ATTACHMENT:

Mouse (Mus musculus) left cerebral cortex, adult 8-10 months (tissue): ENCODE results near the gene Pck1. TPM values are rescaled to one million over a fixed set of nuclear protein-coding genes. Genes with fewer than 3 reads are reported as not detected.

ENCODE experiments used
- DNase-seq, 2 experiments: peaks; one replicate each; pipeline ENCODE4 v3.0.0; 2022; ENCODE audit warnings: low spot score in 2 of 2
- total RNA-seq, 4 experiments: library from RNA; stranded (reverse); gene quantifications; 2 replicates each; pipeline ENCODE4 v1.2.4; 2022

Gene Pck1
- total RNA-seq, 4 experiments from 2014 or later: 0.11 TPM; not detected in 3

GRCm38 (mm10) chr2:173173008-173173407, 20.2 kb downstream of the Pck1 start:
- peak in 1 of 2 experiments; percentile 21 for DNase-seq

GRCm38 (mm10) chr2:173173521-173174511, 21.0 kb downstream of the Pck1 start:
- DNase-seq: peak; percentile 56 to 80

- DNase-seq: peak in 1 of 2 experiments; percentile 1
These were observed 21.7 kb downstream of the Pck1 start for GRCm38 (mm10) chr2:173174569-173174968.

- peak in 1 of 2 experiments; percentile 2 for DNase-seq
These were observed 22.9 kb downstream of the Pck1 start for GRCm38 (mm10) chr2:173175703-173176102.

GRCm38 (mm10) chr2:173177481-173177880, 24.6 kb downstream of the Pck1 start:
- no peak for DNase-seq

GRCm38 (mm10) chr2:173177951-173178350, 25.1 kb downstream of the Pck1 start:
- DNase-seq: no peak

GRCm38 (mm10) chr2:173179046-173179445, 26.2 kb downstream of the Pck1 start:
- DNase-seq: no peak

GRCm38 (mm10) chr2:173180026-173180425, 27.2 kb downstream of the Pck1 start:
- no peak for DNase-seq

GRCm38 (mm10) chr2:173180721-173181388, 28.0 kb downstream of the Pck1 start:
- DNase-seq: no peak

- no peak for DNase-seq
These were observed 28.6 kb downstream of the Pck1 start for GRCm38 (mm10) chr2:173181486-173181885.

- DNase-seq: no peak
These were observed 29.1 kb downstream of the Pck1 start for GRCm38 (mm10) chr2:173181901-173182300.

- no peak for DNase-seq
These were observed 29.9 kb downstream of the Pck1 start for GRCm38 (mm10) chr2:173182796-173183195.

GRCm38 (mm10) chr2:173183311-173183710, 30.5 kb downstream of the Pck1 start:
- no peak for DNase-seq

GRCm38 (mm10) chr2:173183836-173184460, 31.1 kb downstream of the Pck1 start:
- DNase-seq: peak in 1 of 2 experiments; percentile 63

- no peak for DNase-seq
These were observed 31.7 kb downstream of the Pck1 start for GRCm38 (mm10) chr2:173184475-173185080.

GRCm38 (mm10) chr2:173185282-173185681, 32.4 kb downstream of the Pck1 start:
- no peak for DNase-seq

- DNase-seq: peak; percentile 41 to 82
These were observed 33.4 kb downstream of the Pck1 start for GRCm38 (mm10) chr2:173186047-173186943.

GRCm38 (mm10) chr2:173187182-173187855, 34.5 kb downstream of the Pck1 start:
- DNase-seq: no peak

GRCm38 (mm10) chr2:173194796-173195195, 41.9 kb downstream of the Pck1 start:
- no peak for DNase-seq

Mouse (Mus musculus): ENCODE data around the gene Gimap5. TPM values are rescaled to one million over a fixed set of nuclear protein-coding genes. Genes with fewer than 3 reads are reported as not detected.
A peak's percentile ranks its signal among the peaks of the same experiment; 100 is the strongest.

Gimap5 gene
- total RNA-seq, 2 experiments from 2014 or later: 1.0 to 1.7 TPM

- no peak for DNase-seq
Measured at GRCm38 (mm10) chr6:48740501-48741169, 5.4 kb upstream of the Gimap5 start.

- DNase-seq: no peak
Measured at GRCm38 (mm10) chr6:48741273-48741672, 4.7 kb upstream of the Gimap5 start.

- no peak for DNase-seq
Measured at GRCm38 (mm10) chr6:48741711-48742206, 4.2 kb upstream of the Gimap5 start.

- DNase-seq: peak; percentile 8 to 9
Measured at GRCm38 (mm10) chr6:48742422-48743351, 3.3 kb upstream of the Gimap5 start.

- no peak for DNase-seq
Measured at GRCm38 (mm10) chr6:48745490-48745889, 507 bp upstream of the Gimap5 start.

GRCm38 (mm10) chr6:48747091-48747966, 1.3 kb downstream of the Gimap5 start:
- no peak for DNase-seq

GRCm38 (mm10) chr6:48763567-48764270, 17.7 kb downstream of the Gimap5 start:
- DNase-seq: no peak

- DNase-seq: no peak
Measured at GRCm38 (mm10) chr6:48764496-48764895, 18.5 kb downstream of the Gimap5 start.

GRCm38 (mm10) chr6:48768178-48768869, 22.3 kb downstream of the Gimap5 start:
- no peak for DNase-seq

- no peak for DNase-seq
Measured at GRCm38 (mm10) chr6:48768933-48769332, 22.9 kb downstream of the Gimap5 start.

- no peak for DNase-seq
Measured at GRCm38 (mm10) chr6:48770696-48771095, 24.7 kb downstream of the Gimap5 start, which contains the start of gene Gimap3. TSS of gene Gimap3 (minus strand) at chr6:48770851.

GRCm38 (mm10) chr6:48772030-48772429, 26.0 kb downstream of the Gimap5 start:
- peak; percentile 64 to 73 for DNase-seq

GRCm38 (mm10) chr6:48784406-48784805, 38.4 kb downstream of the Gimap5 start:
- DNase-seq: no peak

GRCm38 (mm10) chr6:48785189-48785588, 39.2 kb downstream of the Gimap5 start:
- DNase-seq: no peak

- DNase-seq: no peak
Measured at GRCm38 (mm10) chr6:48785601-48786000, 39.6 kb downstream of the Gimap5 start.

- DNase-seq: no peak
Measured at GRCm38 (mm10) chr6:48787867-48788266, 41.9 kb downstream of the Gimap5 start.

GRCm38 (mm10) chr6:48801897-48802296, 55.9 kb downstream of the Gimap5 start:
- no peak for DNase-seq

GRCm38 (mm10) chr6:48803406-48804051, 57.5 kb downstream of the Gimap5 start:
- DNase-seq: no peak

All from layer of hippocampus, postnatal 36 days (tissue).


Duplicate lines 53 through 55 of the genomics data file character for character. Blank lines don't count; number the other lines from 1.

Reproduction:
- no peak for DNase-seq
Measured at GRCm38 (mm10) chr6:48741711-48742206, 4.2 kb upstream of the Gimap5 start.

- DNase-seq: peak; percentile 8 to 9